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Myth-busting Integrated Pest Management for Extension Master Gardeners



Authors as Published

Authored by Stephanie Blevins Wycoff, Extension Associate, Virginia Tech Pesticide Programs and Daniel Frank, Director Virginia Tech Pesticide Programs; Edited by Dana Beegle, Publications Manager, Virginia Tech Pesticide Programs


Integrated pest management (IPM) is a strategy commonly used by pest management professionals, but is often misunderstood by the general public and others. Extension Master Gardener volunteers, for example, have an overall basic understanding of IPM but also have a few misconceptions. Based on a recent survey (March 2020) of Extension Master Gardeners in Virginia, a handful of IPM myths were identified and will be debunked in this publication.

What Is IPM?

IPM is a holistic, ecological approach to controlling pests. In an IPM program, the pest situation is assessed before taking action. The first step is to identify the pest to determine biological information, such as the pest’s habitat and life cycle. Once this information is gathered and evaluated, it can be used to develop a pest management plan. IPM uses an assortment of control methods and employs the best practices available to protect people, animals, and the environment.

Figure 1. Graphic shows the components of an IPM program, which are as follows: identify the pest; monitor populations and damage; determine thresholds; attempt to prevent pest issues; use control methods; and assess performance of tactics.

Figure 1. The components of an IPM program.

Myth: IPM Does Not Include Chemical Controls

Fact: IPM Includes Chemical Controls

An IPM program may include chemical controls when necessary. In an IPM program, chemical controls are generally a last resort — when other control methods have failed or cannot regulate the problem alone. If you decide to use a pesticide, always choose the least toxic option. When selecting a product, consider the type of pesticide needed (insecticide, herbicide, fungicide, etc.) and the target site (i.e., the intended application site). Always read the label before you purchase, use, store, or dispose of a pesticide product.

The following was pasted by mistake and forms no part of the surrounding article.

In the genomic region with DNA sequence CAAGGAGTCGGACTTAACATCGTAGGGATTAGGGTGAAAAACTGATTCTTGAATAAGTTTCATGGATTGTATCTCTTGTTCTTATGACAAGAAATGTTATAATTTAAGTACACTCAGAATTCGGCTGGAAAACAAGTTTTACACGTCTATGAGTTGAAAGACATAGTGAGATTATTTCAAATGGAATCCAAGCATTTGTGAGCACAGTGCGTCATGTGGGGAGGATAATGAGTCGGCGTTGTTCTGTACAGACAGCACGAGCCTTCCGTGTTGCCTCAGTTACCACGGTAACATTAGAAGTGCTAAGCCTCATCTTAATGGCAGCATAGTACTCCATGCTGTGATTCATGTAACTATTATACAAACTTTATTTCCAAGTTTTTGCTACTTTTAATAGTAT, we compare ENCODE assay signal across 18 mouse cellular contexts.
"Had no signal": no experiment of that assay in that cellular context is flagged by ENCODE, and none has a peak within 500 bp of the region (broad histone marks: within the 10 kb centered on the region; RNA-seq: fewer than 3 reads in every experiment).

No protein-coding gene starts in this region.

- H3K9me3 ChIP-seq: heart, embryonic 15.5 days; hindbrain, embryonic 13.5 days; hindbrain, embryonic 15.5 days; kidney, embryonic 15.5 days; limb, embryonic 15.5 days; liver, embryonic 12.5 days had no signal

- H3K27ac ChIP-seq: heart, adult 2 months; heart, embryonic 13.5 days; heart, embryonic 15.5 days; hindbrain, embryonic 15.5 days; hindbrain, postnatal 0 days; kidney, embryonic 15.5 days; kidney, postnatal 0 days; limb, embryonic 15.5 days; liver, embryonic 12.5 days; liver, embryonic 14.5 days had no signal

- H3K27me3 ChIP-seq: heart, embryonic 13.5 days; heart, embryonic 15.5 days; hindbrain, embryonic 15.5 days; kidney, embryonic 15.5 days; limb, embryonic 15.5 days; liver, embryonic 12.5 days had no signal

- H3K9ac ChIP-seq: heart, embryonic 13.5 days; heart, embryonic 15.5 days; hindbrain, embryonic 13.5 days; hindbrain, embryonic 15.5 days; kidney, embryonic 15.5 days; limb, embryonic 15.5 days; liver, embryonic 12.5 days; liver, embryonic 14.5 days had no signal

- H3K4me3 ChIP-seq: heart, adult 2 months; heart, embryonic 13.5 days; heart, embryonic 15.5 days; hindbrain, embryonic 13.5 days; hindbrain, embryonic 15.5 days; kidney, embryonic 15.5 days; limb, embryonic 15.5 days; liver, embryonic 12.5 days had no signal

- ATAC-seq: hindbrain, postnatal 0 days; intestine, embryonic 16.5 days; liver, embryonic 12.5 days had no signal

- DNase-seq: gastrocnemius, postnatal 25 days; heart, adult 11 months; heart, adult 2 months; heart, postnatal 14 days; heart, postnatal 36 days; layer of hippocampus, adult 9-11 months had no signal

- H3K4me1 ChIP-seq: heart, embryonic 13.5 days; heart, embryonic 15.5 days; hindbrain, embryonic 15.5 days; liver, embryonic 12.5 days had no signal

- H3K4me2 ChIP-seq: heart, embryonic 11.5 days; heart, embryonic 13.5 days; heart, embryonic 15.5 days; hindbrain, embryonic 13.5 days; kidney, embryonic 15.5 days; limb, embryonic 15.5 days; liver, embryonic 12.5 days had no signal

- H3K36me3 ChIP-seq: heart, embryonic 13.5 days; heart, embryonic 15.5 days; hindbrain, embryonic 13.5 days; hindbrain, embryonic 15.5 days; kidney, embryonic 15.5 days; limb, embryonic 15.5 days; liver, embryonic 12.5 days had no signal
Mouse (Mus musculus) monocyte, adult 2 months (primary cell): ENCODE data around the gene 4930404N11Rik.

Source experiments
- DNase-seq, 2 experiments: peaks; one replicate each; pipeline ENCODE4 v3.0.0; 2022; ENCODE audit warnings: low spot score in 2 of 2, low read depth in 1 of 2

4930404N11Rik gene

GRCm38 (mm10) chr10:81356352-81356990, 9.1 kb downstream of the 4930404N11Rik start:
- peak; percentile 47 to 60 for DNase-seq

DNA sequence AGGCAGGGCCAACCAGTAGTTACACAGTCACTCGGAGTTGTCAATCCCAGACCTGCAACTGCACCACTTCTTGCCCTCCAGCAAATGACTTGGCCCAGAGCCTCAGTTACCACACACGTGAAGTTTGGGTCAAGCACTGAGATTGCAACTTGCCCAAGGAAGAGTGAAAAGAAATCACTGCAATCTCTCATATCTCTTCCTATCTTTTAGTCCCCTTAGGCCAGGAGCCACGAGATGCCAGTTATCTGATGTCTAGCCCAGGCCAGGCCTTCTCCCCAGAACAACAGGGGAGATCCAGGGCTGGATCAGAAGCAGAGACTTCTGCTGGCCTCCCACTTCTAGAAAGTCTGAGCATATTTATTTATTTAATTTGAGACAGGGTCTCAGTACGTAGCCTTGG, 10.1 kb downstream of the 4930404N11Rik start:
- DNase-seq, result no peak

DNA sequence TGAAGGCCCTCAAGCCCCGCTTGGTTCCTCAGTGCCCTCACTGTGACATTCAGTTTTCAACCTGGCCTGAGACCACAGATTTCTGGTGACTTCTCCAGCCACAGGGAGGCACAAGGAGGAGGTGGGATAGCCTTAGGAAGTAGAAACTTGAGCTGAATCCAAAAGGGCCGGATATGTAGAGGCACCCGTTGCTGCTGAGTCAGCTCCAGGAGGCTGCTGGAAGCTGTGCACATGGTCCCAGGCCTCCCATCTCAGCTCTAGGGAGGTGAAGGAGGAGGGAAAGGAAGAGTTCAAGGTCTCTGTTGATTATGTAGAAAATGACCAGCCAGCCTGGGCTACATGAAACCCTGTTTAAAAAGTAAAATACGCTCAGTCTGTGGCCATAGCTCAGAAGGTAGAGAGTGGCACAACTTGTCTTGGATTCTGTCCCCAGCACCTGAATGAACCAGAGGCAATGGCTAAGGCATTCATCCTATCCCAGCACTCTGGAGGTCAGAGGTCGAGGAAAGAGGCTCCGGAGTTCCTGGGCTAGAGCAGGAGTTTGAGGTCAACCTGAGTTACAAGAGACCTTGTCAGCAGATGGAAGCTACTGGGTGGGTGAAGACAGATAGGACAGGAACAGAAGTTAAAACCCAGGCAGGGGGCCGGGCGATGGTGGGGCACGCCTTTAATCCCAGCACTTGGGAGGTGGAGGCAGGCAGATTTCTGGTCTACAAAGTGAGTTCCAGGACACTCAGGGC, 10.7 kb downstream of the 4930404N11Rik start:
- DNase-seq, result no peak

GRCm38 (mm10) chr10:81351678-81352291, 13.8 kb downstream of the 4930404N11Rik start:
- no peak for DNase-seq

Myth: IPM Focuses on Chemical Controls

Fact: IPM Focuses on Nonchemical Controls

Although some people view IPM as a nonchemical strategy, others view it as a chemically focused strategy. Keep in mind that chemical controls are an option, but nonchemical controls are a primary focus of IPM. Nonchemical control methods include host- plant resistance (e.g., using plant varieties with disease resistance), biological control (e.g., using natural enemies such as lady beetles or lacewings), cultural control (e.g., moisture management or crop rotation), and mechanical and physical control (e.g., screens or netting for pest exclusion). Nonchemical controls should be implemented before chemical controls in an IPM program.

Figure 2. Graphic displays the nonchemical and chemical control methods included in an IPM program.

Figure 2. IPM programs include nonchemical and chemical control methods.

Myth: IPM and Organic Are the Same

Fact: IPM and Organic Are Not the Same

IPM and organic production are similar in their practices, but the terms should not be used interchangeably. IPM and organic production use many of the same nonchemical controls for pest management. However, the main difference lies in the type of chemical controls that can be utilized. Although both IPM and organic production incorporate pesticides when needed, in organic systems the use of conventional (or synthetic) pesticides is not allowed. Instead, only pesticides derived from naturally occurring sources and approved by the U. S. Department of Agriculture for use in organic production can be applied. In an IPM program, you are free to choose the type of pesticide needed for control whether it is synthetic or organic.

Myth: IPM Is Only for Gardens or Landscapes

Fact: IPM Is for Any Pest Situation

Naturally, many Extension Master Gardeners may find themselves reflecting on their own home lawn or garden when thinking about IPM. However, it is

important to remember that IPM can be used to deal with any pest situation. From greenhouse and farm operations, to urban housing and beyond, IPM can help tackle the most difficult of pests.


An IPM program is only as effective as the person managing it, so take time to familiarize yourself with its principles. Understanding the facts associated with IPM is just as important as knowing the myths, and will better prepare you when educating others or making your own pest management decisions. If implemented correctly, an IPM program can provide practical, environmentally sound solutions for controlling pests.

Additional Information

To learn more about IPM, please visit:

Virginia Cooperative Extension materials are available for public use, reprint, or citation without further permission, provided the use includes credit to the author and to Virginia Cooperative Extension, Virginia Tech, and Virginia State University.

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Publication Date

July 14, 2020